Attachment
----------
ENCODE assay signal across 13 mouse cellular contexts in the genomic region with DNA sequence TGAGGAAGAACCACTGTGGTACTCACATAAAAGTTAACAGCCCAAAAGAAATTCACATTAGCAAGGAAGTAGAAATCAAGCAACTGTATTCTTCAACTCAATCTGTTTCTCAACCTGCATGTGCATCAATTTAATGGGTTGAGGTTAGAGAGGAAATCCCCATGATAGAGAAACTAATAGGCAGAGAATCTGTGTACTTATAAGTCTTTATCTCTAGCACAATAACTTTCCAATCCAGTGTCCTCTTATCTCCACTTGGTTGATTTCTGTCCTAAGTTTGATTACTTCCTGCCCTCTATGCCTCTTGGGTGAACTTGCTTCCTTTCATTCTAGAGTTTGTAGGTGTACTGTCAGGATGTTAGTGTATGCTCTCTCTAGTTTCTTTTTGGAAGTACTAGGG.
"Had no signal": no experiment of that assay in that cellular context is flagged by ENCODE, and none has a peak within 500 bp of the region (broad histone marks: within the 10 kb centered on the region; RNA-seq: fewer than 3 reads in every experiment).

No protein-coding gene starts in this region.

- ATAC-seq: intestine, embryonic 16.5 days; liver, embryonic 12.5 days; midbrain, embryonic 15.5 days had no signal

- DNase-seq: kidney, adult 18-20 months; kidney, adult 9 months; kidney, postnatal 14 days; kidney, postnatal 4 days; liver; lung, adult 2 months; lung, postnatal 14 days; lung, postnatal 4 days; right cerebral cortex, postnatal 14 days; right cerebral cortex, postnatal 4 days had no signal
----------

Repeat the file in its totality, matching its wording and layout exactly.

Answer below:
ENCODE assay signal across 13 mouse cellular contexts in the genomic region with DNA sequence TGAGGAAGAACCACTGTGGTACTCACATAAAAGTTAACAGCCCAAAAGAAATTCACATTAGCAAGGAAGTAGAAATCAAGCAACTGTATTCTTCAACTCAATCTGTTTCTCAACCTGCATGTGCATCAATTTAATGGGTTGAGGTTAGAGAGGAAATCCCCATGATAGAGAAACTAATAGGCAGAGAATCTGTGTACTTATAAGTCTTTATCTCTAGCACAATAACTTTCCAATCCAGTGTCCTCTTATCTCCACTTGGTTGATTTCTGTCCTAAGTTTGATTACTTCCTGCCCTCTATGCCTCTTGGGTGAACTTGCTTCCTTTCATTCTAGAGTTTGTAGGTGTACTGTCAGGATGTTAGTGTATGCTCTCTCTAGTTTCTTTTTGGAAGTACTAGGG.
"Had no signal": no experiment of that assay in that cellular context is flagged by ENCODE, and none has a peak within 500 bp of the region (broad histone marks: within the 10 kb centered on the region; RNA-seq: fewer than 3 reads in every experiment).

No protein-coding gene starts in this region.

- ATAC-seq: intestine, embryonic 16.5 days; liver, embryonic 12.5 days; midbrain, embryonic 15.5 days had no signal

- DNase-seq: kidney, adult 18-20 months; kidney, adult 9 months; kidney, postnatal 14 days; kidney, postnatal 4 days; liver; lung, adult 2 months; lung, postnatal 14 days; lung, postnatal 4 days; right cerebral cortex, postnatal 14 days; right cerebral cortex, postnatal 4 days had no signal